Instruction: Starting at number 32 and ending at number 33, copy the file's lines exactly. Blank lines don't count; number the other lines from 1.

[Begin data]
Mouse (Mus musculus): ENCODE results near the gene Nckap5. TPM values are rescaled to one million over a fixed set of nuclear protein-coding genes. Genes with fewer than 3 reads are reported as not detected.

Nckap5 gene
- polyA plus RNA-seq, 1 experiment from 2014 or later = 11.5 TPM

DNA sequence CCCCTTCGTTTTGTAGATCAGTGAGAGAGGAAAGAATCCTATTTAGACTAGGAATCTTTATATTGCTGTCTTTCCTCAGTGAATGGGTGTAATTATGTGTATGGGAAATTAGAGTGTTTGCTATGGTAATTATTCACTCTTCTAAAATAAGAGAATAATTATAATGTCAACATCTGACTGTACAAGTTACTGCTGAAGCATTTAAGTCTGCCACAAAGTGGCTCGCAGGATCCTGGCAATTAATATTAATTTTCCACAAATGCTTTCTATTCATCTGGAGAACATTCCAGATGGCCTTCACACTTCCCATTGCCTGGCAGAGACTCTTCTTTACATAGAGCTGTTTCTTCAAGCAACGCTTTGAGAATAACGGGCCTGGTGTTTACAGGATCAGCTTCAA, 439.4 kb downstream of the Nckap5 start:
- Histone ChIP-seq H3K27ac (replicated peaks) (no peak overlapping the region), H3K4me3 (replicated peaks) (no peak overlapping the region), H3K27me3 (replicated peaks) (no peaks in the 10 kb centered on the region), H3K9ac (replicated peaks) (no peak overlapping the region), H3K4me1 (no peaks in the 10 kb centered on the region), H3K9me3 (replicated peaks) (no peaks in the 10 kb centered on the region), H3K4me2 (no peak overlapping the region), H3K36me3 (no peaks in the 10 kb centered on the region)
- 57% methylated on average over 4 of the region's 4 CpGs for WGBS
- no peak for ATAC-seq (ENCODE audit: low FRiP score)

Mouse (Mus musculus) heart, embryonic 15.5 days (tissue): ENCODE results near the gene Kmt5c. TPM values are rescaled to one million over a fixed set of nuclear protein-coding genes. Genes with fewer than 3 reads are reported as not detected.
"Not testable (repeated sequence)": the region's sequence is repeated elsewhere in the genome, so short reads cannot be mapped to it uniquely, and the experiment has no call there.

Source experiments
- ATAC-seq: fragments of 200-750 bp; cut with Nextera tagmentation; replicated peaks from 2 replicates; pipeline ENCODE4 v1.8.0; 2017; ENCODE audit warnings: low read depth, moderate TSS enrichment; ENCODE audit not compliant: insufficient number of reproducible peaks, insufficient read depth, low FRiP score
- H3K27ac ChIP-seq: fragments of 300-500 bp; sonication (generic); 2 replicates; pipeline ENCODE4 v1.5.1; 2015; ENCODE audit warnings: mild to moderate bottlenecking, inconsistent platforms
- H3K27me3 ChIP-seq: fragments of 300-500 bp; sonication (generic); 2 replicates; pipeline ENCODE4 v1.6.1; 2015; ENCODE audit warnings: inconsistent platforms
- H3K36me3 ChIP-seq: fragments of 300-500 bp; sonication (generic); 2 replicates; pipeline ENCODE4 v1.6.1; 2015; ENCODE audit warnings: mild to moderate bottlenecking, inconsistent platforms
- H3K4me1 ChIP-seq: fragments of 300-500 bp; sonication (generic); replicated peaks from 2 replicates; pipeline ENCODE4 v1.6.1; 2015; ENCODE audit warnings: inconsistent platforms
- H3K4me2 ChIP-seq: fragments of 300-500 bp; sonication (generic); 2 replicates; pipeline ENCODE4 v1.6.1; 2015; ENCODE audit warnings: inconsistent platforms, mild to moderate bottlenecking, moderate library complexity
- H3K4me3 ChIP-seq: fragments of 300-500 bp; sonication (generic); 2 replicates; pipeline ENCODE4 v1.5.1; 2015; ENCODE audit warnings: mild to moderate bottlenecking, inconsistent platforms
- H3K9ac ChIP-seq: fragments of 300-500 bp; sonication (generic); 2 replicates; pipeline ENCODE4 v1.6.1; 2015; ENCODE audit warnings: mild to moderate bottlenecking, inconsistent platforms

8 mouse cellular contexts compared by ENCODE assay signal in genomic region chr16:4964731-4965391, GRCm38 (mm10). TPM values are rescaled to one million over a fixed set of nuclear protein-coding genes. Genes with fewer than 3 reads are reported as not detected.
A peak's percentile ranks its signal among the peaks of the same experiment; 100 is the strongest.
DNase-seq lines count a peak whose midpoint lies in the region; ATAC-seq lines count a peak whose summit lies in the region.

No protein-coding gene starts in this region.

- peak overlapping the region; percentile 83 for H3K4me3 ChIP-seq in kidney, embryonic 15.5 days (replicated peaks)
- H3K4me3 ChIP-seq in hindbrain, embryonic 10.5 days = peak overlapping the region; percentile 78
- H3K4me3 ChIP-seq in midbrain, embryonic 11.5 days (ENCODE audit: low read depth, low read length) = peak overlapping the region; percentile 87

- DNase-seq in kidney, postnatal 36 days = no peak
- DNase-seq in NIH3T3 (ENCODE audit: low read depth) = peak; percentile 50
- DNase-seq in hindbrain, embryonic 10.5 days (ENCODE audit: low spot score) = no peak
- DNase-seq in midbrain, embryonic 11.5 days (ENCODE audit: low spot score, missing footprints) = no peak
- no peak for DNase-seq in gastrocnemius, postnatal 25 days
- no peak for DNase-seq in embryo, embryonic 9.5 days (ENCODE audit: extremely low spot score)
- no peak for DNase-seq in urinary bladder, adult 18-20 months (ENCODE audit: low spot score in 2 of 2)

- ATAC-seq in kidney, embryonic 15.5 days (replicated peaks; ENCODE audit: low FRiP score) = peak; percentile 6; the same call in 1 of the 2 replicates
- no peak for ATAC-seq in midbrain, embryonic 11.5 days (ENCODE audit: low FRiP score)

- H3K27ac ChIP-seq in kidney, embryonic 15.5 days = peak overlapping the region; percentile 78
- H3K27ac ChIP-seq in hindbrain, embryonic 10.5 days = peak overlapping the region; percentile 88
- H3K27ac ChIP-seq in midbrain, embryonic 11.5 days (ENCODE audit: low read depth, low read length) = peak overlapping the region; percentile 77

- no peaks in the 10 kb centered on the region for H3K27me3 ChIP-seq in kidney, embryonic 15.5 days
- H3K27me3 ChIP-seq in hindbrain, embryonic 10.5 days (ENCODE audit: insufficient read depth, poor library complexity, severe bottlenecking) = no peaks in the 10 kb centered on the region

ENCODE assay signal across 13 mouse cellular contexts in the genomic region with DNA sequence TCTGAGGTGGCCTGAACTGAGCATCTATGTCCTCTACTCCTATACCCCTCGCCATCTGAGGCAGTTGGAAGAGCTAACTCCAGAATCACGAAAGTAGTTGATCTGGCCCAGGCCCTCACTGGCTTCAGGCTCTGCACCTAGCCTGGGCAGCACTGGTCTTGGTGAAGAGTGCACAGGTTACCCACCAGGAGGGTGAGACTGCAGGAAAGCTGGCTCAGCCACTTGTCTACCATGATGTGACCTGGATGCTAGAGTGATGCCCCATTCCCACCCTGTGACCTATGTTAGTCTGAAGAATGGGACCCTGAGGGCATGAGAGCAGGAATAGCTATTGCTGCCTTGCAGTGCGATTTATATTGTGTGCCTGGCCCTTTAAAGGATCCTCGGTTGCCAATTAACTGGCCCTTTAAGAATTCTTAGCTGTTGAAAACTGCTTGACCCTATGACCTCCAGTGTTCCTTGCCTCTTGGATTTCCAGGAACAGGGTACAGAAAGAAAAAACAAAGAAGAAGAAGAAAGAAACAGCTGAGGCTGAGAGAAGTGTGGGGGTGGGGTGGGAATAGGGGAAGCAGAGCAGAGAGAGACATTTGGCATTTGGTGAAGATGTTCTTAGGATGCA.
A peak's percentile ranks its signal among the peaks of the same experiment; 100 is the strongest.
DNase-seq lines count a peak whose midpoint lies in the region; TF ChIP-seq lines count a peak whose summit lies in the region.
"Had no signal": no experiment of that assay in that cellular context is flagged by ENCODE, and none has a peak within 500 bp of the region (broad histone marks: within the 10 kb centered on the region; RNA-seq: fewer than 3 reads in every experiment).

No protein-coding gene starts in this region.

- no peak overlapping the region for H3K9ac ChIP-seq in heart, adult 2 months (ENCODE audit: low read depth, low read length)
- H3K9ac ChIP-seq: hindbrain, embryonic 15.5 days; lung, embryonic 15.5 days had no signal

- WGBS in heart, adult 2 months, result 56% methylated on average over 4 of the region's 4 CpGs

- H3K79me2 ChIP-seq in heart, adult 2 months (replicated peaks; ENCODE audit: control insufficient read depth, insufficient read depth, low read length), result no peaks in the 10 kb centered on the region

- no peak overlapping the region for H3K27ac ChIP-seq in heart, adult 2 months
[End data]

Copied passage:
- no peak for DNase-seq in urinary bladder, adult 18-20 months (ENCODE audit: low spot score in 2 of 2)

- ATAC-seq in kidney, embryonic 15.5 days (replicated peaks; ENCODE audit: low FRiP score) = peak; percentile 6; the same call in 1 of the 2 replicates